In harmony with the foregoing, when we are so buffeted by the world we usually do bear it and look to the scriptures for encouragement. But how much more difficult it is when a brother or a sister does the same. For some almost unfathomable reason anger quickly kindles our soul. We forget that whereunto we are called, and that which has been done for us by our Master and by our companions in the past. In this we all need exhortation, and we shall only slowly improve. Let us hearken to the words of James though, “Let not the sun go down on thy wrath.” If we bear this in mind, our evening prayer will ask our Heavenly Father’s forgiveness, and we will not be long in seeking our brother’s pardon too.

It is because ecclesial history has constantly exhibited the unhappy pattern of fraternal discord that we exhort one another along such lines—that we exhort one another as David said, “to put not our trust in princes, nor in the son of man in whom there is no help.” But, despite this goodly scriptural counsel, brethren continue to err. Instead of going to the Word of God, and instead of giving oneself over to meditation on the same, the natural tendency has been to jump to a hasty conclusion, or perhaps wait to see how other brethren feel about the matter. Let us, at such a time, recall the exhortation of Paul to Timothy. “Continue thou in the things which thou hast learned and hast been assured of, knowing of whom thou hast learned them. All scripture is given by inspiration of God, and is profitable for doctrine, for reproof, for correction, for instruction in righteousness: that the man of God may be perfect, thoroughly furnished unto all good works.” Why then should we look to frail man for guidance? “Draw nigh to God and He will draw nigh to you.”

But it may be that we are confronted with problems that do not yield to any one particular scriptural delineation. What should be our attitude then? To our mind the words of Bro. Roberts, in an exhortation in “Seasons of Comfort,” supplies the answer: —

“The remedy lies in believing the testimonies on both sides of the subject . . . . embarrassment is created by insistence on a view derived from one phase of the subject only, to the exclusion of another equally important in its place, and with which it is not inconsistent, though apparently so.”

In another place he has said: —

“Many ‘questions’ may be scriptural questions in the sense of relating to matters spoken of in the scriptures and may yet be entirely unprofitable or vain, as matters of discourse or contention. Which questions are of this character and which are not, may be settled by the test of fruitfulness: are they or are they not of a character to incline the mind to obedience and the love of God? Do they or do they not affect comfort, hope, faith, mercy and righteousness? Have they or have they not any tendency to influence our attitude towards the Father of the Lord Jesus Christ? As a rule, it will not be difficult to answer these questions, and by the answer a wise man’s action will abide.”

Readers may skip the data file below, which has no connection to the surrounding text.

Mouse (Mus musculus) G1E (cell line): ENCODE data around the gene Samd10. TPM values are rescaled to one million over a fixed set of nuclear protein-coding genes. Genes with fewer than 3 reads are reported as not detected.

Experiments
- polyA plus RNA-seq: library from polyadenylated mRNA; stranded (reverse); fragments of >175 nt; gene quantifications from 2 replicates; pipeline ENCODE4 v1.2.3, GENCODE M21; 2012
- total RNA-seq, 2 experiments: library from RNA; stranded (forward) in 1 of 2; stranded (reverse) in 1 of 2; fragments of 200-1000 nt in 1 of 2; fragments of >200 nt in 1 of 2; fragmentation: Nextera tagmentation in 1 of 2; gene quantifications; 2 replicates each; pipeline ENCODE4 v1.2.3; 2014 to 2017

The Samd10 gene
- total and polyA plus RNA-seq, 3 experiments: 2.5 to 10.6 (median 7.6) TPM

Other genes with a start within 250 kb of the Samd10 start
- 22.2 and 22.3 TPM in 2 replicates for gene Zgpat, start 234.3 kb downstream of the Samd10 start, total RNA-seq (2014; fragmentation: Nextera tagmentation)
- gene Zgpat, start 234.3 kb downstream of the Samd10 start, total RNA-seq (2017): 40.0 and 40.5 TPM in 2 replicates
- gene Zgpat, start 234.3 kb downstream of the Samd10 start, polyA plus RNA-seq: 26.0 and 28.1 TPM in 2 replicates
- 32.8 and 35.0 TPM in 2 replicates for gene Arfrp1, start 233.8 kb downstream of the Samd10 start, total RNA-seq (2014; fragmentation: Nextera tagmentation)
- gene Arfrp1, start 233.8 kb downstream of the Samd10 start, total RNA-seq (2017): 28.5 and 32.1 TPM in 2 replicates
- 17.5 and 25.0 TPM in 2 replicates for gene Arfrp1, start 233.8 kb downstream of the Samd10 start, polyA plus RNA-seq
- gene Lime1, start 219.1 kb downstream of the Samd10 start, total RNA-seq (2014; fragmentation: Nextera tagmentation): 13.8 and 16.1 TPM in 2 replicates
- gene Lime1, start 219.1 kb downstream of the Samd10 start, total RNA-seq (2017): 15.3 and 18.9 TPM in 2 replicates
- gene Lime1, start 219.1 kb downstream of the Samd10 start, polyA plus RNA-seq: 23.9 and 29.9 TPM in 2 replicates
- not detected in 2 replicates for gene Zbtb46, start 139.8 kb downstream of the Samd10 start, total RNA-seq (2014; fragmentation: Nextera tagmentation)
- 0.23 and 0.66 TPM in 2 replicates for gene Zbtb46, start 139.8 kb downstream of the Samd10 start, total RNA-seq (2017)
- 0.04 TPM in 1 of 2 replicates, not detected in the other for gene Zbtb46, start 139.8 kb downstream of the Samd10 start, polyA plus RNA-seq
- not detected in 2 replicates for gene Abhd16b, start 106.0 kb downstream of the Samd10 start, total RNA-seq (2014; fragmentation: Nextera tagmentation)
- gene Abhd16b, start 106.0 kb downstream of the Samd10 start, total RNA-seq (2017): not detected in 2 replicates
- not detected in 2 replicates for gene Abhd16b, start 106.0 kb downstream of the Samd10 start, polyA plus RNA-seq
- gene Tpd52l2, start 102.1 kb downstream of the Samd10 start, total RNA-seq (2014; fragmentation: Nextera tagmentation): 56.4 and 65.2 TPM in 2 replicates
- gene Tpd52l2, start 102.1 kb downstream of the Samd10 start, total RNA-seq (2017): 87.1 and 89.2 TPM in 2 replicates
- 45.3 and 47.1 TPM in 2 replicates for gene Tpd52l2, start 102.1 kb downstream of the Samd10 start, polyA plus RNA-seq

It is in this connection then that the exhortations of the beloved John come before true believers in these days of increasing ecclesial darkness. These days of which it was asked, “When Christ comes shall he find the faith in the earth?” Let us heed the lesson of the forty-second and forty-third verses. Let us not fear to be cast out for well doing, let us not seek the word of praise of men. Let us rather prayerfully apply ourselves to the Word of God. “Men ought always to pray and not to faint.” Let us counsel one another in a brotherly spirit, and abide by that which is right and just.

At the outset of these words we spoke of the glorious prospect of Jesus’ and the Saints’ joyful entry into the Holy City. Our remarks since then have necessarily turned to our present warfare, by way of exhortation, but the two are very closely linked. This is seen in Psalm xxiv, where David asks, “Who shall ascend into the hill of the Lord? or who shall stand in His Holy Place?” and the rejoinder follows, “He that hath clean hands and a pure heart: who hath not lifted up his soul unto vanity, nor sworn deceitfully.” It is good, scriptural policy, then, that we should continue to exhort one another and beseech one another to refrain from foolish and sinful things, and so much the more as we see that great day approaching.

It is the part of wisdom that we heed the words of Jesus, “Yet a little while is the light with you. Work while ye have the light lest darkness come upon you: for he that walketh in darkness knoweth not whither he goeth. While ye have light, believe in the light, that ye may be the children of light.”

To-day, light is yet with us. Let us gird up our loins and renew our determination to merit the Master’s approval. Let us not bury our talents whether they be few or many. Instead, let us give our lives for one another, even as He whose sacrifice we commemorate has given His.

A worthy partaking of the emblems will always cause us to reflect. We will see the shame and the glory. We will see the love of the Father and the love of the Son. We will see the earth steeped in wickedness and we will see the glories of the Kingdom, the establishment of which is heralded in the well-known words, “Who is the King of Glory?” “The Lord strong and mighty, the Lord mighty in battle. Lift up your heads ye gates: and the King of Glory shall come in.” Let us righteously strive to be there.

A. HIGHAM. February 1948 Berean